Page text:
Everyone loves saving money – and knowing how much you’re saving only makes the deal seem sweeter. Why pay full price when so many outlet stores are offering huge discounts? Even better, with the department store price clearly listed next to the discounted price, shoppers can find out exactly how much they’re saving. That is, at least, the idea.
But what if the department store prices - the higher prices that are only shown to let shoppers know they’re getting a good deal - are false? That’s exactly what several major retailers have been doing, according to a string of recent lawsuits taking aim at the “compare at” prices of stores like TJMaxx, Kohl’s, The Gap, and Banana Republic. Shoppers aren’t happy, and if these class action lawsuits are successful, retailers may owe thousands of people a lot of money.
A lawsuit filed in California last week accuses TJX Cos. Inc., the parent company of TJMaxx, of inflating its “compare at” prices in order to make its own prices seem comparatively cheaper. In fact, TJMaxx’s “compare at” prices are only estimates, reflecting the price that products may have been sold at, at some time, somewhere in the United States, the suit says. The only way to find this out, however, is to search out the company’s explanation of its pricing, available through one link on the TJMaxx website. All this despite guidelines from the Better Business Bureau that language used to compare prices should be clear and accurate.
The complaint, filed in the United States District Court for the Central District of California, is very clear on its purpose: “This is a case about deceptive advertising,” it begins, “about one of the nation’s largest retailers using deceptive comparative prices to trick its customers into mistakenly believing they are saving specific and substantial amounts on name brand items.” It goes on:
“[TJMaxx]’s comparative price assures consumers […] that they are receiving an exceptionally good deal and saving a specific dollar amount equal to the difference between the two prices. Defendants’ price tags deceptively instruct customers to ‘compare’ the sale prices of their products to these higher comparative prices. The comparative prices, however, are false. They are not true, bona fide comparative prices. Plaintiffs, having been duped by [the company’s] deceptive pricing practices like all other TJ Maxx customers, bring this action […] for false, deceptive and misleading advertising on behalf of themselves and all other consumers who have purchased items at TJ Maxx stores in California throughout the period from July 17, 2011, to the present.”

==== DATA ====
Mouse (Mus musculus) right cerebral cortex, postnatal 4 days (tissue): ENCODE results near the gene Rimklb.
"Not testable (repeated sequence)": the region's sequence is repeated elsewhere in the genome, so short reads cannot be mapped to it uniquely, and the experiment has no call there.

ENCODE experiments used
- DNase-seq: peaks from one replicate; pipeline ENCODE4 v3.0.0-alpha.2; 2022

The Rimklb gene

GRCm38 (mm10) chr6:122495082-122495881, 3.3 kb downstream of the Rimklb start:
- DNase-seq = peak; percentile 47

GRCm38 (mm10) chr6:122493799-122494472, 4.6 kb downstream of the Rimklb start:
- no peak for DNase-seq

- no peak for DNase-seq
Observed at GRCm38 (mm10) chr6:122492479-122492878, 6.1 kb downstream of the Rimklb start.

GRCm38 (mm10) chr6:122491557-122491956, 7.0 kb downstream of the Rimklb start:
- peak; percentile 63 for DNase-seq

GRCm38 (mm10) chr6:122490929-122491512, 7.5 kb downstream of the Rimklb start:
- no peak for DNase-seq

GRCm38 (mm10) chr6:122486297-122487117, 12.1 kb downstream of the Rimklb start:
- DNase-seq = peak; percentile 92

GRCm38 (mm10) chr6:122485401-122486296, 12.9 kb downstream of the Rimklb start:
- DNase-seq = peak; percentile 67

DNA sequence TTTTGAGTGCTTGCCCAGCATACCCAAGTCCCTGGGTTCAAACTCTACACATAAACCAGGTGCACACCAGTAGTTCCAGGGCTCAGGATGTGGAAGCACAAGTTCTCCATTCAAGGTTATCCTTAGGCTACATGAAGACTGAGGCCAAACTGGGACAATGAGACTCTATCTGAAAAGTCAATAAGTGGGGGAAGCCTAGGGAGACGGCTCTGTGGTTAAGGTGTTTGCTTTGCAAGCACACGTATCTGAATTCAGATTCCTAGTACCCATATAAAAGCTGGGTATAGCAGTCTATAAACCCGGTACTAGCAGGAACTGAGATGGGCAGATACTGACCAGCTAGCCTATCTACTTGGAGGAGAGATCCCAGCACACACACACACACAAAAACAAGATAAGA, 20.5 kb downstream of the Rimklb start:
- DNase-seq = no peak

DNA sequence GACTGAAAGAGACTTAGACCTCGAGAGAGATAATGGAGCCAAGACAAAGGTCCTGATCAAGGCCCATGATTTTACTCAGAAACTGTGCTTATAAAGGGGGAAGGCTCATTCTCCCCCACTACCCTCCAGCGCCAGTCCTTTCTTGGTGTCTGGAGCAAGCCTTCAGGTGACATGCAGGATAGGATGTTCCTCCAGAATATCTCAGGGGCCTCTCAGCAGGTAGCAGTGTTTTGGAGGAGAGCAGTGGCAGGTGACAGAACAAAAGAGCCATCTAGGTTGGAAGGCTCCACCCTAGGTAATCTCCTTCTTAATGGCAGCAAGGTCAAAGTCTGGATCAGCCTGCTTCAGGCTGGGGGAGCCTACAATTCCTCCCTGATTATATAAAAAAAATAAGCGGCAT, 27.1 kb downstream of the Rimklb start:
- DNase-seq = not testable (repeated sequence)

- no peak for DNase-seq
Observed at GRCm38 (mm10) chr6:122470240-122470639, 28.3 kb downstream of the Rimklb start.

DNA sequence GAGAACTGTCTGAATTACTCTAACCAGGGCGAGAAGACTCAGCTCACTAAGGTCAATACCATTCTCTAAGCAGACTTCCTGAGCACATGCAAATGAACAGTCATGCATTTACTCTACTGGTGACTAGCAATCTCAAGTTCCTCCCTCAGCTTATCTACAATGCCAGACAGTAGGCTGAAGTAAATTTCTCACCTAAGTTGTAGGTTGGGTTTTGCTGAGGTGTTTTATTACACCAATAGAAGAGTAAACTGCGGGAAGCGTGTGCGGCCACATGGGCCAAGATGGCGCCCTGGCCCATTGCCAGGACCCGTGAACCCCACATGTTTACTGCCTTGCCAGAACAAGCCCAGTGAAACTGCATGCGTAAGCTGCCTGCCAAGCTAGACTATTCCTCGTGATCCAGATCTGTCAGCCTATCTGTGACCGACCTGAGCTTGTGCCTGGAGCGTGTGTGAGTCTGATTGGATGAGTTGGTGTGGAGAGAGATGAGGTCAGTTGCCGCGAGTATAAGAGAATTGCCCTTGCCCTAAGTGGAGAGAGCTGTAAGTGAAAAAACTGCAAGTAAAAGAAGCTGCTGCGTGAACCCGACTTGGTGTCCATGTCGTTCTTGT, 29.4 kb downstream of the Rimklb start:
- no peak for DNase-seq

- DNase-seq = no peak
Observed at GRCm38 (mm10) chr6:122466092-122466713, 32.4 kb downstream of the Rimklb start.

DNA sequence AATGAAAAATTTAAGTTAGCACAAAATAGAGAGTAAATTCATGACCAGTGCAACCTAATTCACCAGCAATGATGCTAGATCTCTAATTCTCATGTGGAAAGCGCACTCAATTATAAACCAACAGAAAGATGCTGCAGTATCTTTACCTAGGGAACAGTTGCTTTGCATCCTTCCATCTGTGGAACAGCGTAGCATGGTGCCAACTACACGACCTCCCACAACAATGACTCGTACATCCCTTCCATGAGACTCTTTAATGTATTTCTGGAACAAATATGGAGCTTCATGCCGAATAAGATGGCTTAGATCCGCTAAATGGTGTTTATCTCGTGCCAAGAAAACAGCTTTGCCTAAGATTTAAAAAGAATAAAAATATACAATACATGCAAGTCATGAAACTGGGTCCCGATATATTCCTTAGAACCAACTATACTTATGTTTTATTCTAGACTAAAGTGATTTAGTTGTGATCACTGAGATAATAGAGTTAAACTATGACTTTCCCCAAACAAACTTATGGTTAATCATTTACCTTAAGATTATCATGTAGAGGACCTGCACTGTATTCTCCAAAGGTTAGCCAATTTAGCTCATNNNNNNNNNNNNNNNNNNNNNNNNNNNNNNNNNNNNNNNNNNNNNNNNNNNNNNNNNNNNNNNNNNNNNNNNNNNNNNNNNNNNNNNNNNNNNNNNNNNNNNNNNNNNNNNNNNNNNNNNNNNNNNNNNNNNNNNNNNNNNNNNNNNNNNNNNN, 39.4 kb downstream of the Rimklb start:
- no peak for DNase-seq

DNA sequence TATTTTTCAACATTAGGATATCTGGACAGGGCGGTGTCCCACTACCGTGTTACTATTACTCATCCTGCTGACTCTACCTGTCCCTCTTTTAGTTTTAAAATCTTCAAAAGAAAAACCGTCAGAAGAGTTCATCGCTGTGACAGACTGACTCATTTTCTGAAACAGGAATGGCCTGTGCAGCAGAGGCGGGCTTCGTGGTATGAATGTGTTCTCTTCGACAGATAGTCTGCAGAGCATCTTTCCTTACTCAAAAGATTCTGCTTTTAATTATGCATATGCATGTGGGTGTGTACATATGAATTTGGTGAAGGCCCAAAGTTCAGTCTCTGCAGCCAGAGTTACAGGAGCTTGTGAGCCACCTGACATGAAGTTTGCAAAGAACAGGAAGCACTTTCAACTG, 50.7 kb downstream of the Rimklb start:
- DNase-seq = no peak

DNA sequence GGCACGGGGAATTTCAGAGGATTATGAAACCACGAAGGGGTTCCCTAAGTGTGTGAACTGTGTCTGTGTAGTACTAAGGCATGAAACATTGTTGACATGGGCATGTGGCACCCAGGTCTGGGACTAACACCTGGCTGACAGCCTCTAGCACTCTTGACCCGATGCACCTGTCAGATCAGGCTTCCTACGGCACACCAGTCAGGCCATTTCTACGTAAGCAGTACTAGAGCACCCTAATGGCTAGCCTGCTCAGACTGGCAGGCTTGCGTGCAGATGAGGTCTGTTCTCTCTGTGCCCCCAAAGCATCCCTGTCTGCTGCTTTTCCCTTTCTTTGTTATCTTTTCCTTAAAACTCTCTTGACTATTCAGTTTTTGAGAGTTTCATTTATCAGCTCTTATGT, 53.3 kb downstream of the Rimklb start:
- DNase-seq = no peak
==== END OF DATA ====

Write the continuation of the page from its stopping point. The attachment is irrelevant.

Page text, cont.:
The lead plaintiffs in the suit, California residents Staci Chester and Daniel Friedman, allege that they chose to shop at TJMaxx specifically because of the lower prices – and, now that they’ve learned the higher “compare at” prices may have been inaccurate, are seeking a judgement against the company, stripping it of the profits gained through the allegedly misleading advertising and granting compensation to consumers.
TJMaxx isn’t the only company currently facing lawsuits for its use of price comparisons. On July 21, Kohl’s was hit with a proposed class action suit alleging the company violated false advertising laws by quoting fake prices when marketing its own sale items. As the complaint puts it:
“Kohl's, at a time it was aware of the psychological and emotional impacts of a ‘sale’ or marked-down price has on consumers, utilized misleading, deceptive and false advertisements in, among other communications, print advertisements, internet marketing and sales, and in-store advertisements which claimed significant and substantial sales and discounts based upon alleged - but fictitious – ‘original,' ‘regular,’ or former prices of the products it advertised.”
These allegations are different to those levied against TJMaxx, which faces claims it misquoted other company’s prices, rather than its own. In a way, Kohl’s misleading prices seem even worse, since it seems pretty clear the company knew it had never sold products at the prices it claimed, according to the suit. The case was filed in the United States District Court for the Southern District of California and seeks to cover all anyone who purchased items from Kohl’s advertised at a discount of 30% or more in the state of California between July 21, 2011 and present day.
So, what’s the take away from this? That stores aren’t to be trusted? Or that shoppers need to be wary when deals seem too good to be true? It looks like the old adage – caveat emptor, let the buyer beware – is as true today as it ever was. The law is on consumers’ side, and it’s good to see these companies facing lawsuits for practices that may have misled consumers. It’s likely that in the next few months there’ll be several more lawsuits filed as shoppers catch on to what businesses are doing. We’ll keep you posted as the news come through.